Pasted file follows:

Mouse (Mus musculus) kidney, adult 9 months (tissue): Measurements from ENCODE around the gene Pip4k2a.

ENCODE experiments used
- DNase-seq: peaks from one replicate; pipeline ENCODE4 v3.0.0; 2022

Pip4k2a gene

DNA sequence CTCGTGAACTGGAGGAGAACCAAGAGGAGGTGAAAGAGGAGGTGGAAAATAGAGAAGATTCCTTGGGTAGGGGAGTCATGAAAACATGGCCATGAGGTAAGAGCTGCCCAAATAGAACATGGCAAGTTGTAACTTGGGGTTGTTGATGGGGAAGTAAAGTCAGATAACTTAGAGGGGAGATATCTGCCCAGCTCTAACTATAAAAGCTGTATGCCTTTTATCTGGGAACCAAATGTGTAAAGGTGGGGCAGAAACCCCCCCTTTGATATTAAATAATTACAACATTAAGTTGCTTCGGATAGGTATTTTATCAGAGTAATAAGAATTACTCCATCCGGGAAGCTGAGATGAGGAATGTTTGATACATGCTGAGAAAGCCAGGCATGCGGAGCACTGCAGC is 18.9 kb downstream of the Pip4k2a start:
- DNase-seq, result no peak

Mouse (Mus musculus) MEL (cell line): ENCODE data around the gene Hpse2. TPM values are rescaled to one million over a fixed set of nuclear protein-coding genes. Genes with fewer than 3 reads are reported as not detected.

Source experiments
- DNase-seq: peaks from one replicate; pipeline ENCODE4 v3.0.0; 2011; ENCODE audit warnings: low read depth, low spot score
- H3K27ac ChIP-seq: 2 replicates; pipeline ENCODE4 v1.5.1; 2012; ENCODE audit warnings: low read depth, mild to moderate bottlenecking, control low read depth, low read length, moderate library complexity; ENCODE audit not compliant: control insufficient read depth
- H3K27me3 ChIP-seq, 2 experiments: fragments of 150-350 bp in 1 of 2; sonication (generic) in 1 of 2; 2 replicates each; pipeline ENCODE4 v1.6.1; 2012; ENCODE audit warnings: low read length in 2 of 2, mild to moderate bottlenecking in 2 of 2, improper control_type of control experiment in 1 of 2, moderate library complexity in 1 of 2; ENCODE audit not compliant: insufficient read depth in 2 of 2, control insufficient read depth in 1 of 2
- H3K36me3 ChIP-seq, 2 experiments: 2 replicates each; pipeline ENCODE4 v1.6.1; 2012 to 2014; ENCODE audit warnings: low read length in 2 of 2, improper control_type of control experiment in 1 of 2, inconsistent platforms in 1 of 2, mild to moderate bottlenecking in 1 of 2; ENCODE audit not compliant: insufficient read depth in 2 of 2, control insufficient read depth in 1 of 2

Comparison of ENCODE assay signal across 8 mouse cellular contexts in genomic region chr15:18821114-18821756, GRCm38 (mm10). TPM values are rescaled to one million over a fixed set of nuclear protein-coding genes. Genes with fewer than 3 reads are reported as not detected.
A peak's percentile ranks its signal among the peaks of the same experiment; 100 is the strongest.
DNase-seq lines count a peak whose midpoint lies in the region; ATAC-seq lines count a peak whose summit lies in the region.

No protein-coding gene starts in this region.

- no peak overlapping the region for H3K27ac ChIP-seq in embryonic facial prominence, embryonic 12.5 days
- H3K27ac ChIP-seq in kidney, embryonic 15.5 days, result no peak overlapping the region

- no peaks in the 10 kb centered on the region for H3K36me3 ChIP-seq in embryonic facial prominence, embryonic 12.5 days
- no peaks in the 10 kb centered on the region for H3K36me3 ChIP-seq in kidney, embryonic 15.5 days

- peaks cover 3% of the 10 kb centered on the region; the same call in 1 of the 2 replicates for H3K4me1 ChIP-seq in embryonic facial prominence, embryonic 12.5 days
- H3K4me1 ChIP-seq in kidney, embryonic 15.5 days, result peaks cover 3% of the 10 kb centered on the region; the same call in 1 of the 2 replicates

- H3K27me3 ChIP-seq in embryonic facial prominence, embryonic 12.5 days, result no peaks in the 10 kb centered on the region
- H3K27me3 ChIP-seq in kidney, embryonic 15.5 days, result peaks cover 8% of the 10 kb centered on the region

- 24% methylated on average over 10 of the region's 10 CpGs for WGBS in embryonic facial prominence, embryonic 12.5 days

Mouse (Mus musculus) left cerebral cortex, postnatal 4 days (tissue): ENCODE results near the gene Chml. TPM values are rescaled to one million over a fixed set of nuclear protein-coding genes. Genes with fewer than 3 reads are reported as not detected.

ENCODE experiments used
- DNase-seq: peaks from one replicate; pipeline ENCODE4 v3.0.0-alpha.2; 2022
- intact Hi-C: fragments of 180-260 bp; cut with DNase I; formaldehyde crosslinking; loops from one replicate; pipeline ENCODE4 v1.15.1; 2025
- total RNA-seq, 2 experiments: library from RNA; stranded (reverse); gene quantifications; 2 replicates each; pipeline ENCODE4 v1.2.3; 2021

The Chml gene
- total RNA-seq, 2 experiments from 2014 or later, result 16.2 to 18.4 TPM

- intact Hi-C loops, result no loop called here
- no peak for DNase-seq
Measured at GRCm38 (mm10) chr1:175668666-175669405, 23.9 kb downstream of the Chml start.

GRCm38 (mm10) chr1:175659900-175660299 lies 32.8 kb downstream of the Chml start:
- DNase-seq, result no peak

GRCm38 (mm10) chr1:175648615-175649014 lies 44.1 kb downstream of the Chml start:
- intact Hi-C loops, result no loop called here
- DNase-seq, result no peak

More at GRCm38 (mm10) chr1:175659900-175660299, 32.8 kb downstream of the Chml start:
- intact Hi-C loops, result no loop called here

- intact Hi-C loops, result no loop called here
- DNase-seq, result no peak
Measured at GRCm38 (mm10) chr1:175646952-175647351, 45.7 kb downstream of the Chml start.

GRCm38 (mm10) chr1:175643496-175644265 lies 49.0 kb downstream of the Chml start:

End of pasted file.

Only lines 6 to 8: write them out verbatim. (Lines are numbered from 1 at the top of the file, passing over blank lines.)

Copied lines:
- DNase-seq, result no peak

Mouse (Mus musculus) MEL (cell line): ENCODE data around the gene Hpse2. TPM values are rescaled to one million over a fixed set of nuclear protein-coding genes. Genes with fewer than 3 reads are reported as not detected.

Source experiments